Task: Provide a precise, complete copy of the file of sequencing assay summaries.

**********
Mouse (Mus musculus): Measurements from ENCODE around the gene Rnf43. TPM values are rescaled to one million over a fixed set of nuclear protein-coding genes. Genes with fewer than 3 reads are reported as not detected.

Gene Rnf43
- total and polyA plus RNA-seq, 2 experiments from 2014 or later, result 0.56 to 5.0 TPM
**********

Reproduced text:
Mouse (Mus musculus): Measurements from ENCODE around the gene Rnf43. TPM values are rescaled to one million over a fixed set of nuclear protein-coding genes. Genes with fewer than 3 reads are reported as not detected.

Gene Rnf43
- total and polyA plus RNA-seq, 2 experiments from 2014 or later, result 0.56 to 5.0 TPM